What Is Contributory Negligence in Personal Injury Cases?

Many laws, regulations, and policies transform over time. One aspect of North Carolina personal injury law that appears firmly rooted is the adherence to pure contributory negligence.

Since 1869 (and codified in 1979), the Tarheel State has generally prohibited the award of damages to anyone who is even 1% responsible for the injury. Almost every other state in the union has eliminated pure contributory negligence rules.

This strict law remains on the books in only five U.S. jurisdictions:

  • North Carolina
  • Alabama
  • Maryland
  • Virginia
  • District of Columbia

At Jetton & Meredith, PLLC our attorneys have extensive experience in determining whether there is a standing for a personal injury case in North Carolina as well as potential defenses to overcome it.

Contributory vs Comparative Negligence

The most recent argument against North Carolina’s use of contributory negligence was in 2019. The plaintiff was injured when she tripped and fell at a mall. The jury found negligence on the part of both the plaintiff and defendant. Following contributory negligence, the plaintiff received no award. The plaintiff then sought a review by the North Carolina Supreme Court prior to a determination by the state Court of Appeals. In November 2019 the state Supreme Court denied the petition. The following year, the Court of Appeals confirmed that contributory negligence will stay in effect.

There are three exceptions to North Carolina’s contributory negligence rule:

  • Age and Mental Incapacity. A person who is too young or lacks the mental capacity to avoid the injury may still recover damages even if they bear some responsibility.
  • Last Clear Chance Doctrine. A plaintiff may recover damages if the defendant knew of the risk for harm and failed to take a clear opportunity to avoid it.
  • Gross Negligence. Damages are possible if the defendant acted with conscious disregard for the safety of others.

Unlike North Carolina, which bars damages to a plaintiff with as little as 1% responsibility, states that follow pure comparative negligence take the opposite approach.

Pure comparative fault offers the damaged party an opportunity to seek compensation even if they are 99% at fault, although the award is reduced by the percentage of responsibility. For example, if someone is 99% responsible for damages of $100,000, they would only receive $1,000. There are 12 U.S. states that adhere to comparative fault.

A modified version of comparative fault is followed in 33 states:

  • A dozen of those states follow a 50% rule allowing plaintiffs to recover damages if they are 49 percent or less at fault. The amount awarded is reduced by the percentage for which they are responsible.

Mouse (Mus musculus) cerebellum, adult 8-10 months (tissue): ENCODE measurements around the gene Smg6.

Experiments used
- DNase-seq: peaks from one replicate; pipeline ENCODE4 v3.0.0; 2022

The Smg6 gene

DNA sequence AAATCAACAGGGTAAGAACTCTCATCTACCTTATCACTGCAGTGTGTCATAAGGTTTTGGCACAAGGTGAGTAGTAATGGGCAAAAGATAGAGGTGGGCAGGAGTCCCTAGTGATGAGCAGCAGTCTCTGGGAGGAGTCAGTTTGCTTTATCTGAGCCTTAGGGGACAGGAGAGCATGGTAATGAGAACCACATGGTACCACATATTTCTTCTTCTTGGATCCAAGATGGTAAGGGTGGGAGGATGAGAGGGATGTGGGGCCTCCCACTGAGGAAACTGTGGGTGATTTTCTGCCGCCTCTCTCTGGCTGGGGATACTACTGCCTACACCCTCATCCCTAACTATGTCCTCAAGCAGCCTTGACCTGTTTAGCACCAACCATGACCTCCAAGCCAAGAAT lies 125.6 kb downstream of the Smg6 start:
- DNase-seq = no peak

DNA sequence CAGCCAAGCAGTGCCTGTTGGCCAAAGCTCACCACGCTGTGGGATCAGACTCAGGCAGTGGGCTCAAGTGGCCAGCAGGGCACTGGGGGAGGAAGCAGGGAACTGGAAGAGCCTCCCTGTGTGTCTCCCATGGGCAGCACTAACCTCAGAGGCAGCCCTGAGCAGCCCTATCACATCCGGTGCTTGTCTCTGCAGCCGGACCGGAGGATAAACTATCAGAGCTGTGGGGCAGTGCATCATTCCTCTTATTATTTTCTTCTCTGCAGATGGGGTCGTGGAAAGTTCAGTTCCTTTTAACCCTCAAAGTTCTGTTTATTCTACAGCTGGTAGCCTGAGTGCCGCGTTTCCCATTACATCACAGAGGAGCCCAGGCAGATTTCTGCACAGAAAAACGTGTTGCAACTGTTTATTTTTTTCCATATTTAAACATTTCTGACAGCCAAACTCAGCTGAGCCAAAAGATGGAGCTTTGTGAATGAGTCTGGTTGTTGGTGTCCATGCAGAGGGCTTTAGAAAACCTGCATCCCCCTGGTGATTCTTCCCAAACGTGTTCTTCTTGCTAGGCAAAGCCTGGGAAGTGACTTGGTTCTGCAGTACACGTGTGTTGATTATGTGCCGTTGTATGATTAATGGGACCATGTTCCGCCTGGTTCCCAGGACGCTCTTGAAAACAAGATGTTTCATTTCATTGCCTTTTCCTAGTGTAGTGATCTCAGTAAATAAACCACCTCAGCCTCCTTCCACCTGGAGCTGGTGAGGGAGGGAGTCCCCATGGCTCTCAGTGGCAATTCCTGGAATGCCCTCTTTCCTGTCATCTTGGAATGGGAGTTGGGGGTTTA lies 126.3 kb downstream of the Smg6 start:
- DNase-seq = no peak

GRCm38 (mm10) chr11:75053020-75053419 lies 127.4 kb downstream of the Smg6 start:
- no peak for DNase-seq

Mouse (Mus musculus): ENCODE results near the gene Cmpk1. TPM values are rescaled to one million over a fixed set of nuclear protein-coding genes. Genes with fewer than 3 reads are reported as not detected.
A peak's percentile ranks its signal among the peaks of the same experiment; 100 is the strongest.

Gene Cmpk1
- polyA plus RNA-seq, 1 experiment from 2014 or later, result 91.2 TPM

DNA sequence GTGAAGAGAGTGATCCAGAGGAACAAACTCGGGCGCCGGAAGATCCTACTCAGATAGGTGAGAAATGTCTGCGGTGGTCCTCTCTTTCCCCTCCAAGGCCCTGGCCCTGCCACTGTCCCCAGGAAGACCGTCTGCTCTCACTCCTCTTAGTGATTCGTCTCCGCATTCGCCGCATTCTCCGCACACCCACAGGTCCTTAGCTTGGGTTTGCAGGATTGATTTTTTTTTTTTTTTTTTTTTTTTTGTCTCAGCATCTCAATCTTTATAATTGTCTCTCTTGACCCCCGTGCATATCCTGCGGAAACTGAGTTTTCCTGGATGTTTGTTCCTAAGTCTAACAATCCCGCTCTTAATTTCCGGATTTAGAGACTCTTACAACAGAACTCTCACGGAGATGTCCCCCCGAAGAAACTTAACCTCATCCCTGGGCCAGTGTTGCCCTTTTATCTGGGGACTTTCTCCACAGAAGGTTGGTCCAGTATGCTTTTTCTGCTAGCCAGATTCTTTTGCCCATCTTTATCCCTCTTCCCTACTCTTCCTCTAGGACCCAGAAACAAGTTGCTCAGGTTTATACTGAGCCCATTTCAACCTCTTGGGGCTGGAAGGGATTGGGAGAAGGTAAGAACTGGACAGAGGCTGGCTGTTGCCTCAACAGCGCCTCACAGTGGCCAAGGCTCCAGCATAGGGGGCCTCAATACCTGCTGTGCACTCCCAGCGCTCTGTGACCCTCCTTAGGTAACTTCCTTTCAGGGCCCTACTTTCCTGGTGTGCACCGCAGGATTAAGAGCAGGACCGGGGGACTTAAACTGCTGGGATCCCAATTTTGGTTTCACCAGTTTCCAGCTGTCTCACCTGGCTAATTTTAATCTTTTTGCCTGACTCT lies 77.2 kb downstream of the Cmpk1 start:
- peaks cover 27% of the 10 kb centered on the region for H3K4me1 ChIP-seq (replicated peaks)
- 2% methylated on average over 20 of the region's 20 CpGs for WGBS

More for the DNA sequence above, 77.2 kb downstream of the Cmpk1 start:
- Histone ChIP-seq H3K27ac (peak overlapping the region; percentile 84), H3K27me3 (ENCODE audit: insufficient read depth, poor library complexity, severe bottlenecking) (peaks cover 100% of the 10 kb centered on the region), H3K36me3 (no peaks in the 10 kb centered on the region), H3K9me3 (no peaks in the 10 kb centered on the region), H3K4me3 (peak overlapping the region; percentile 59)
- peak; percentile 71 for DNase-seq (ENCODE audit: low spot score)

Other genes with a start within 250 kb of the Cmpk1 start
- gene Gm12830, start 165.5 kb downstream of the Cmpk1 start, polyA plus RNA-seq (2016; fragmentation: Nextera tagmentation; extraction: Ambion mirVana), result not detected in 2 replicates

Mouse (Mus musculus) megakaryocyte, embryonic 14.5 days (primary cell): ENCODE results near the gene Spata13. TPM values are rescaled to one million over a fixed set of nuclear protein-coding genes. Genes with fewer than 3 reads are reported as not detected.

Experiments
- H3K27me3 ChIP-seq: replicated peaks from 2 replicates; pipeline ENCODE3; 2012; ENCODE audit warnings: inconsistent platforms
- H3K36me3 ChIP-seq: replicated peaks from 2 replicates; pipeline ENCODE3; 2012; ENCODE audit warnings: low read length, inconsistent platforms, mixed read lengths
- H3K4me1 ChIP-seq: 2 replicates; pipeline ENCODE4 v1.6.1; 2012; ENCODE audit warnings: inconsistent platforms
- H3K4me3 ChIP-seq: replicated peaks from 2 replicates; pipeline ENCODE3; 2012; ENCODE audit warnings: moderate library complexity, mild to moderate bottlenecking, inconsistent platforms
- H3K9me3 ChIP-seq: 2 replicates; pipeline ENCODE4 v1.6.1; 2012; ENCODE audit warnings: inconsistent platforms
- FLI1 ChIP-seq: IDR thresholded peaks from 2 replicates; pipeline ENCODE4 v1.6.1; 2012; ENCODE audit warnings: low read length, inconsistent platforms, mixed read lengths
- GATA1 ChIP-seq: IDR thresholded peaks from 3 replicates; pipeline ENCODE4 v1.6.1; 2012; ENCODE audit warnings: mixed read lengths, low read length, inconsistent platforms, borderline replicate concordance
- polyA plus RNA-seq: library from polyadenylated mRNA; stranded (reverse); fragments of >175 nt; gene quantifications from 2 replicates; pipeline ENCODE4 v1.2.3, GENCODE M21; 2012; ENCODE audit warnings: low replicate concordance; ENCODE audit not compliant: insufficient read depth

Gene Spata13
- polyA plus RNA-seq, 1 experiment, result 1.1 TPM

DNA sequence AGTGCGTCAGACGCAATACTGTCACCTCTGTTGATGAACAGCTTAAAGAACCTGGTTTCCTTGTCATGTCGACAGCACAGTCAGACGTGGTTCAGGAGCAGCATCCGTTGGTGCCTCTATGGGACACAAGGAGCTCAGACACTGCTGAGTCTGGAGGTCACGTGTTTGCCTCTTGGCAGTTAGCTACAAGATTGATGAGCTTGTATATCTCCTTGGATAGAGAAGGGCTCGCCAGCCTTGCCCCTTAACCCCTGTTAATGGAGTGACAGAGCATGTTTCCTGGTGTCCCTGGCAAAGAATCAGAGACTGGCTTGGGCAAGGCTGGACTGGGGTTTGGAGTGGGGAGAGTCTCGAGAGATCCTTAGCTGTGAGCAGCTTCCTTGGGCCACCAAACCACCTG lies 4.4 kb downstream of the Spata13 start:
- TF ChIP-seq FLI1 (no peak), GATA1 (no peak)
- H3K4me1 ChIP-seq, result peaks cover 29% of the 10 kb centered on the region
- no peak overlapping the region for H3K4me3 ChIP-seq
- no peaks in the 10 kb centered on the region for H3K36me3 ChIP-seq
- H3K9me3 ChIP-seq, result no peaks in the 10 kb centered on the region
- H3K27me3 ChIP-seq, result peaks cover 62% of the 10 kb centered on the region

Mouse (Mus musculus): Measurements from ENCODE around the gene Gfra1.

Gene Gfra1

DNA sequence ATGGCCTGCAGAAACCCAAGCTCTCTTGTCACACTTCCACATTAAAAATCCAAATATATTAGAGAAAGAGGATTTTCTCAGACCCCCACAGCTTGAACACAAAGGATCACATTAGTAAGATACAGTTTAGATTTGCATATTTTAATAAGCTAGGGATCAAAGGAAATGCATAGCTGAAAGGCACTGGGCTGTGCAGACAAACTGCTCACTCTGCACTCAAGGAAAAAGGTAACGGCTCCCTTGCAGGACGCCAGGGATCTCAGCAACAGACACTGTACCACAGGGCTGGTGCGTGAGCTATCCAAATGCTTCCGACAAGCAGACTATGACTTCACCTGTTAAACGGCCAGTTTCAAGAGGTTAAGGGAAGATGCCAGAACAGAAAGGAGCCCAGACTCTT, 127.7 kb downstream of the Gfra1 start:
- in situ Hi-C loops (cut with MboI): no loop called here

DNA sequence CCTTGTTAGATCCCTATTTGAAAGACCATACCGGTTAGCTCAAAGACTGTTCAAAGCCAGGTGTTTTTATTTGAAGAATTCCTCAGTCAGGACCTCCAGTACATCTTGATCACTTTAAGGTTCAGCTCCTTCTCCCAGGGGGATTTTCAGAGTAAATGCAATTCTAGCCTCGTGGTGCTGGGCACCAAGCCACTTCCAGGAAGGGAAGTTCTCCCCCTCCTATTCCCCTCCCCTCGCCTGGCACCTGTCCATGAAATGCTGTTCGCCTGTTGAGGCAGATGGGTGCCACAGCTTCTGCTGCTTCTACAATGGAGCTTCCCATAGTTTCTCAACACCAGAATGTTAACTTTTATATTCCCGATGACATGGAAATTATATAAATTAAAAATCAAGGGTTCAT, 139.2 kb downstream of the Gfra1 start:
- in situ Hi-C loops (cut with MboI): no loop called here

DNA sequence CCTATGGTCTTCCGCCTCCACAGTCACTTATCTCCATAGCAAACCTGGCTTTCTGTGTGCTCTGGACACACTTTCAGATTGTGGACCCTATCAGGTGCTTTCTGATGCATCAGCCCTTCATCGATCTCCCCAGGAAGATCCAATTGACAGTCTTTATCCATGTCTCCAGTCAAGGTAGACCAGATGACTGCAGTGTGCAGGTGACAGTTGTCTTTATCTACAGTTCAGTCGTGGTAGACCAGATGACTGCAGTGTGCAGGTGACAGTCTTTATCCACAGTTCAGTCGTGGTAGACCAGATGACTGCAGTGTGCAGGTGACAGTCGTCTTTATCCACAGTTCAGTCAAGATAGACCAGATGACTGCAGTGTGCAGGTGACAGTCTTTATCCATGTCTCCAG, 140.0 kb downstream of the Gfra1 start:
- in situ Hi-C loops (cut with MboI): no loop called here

• A 51% rule, followed in 21 states, prohibits the plaintiff from recovering damages if they are 51% or more at fault.

South Dakota is the one state that uses a combination law known as slight/gross negligence comparative law. One party can only recover damages if their responsibility is no more than “slight” (up to interpretation) and the other party’s fault is gross (again, up to interpretation). If that distinction cannot be made, then the case cannot move forward.

Time Limits to File Injury Lawsuits in NC

North Carolina limits how long after an accident a person can file a personal injury lawsuit. In most cases, the statute of limitations is three years. Legal action must be taken within three years of the accident or when the injury becomes apparent.

The three-year timeframe is applicable in the following cases:

Damages Available in Eligible Personal Injury Cases

Plaintiffs who meet the state’s strict pure contributory negligence threshold can seek compensatory and punitive damages.

Compensatory damages can be economic or non-economic. Economic damages include paying for medical bills, lost wages, future wages, prescriptions, current and future rehabilitation, and other costs. Non-economic damages include pain, suffering, loss of consortium, and emotional distress. Punitive damages are meant to punish the defendant for fraud, malice, or willful/wanton conduct.

Joint and Several Liability Rule

When there is more than one defendant in a personal injury case, the plaintiff cannot sue multiple parties for the same damages. Instead, the plaintiff sues one party to recover all damages. The defendant held liable in that case can then sue the others responsible to pay their share.

Understand Your Rights in NC Accident Cases

A skilled attorney at Jetton & Meredith, PLLC understands what is required to make the legal argument that minimizes the plaintiff’s responsibility and maximizes the opportunity for fair compensation. We help our clients pursue all avenues for past, current, and future costs related to their injuries.

All personal injury cases are taken on a contingency basis. We only get paid if we recover compensation for you. Schedule a free consultation by calling (704) 931-5535 or submitting our online form.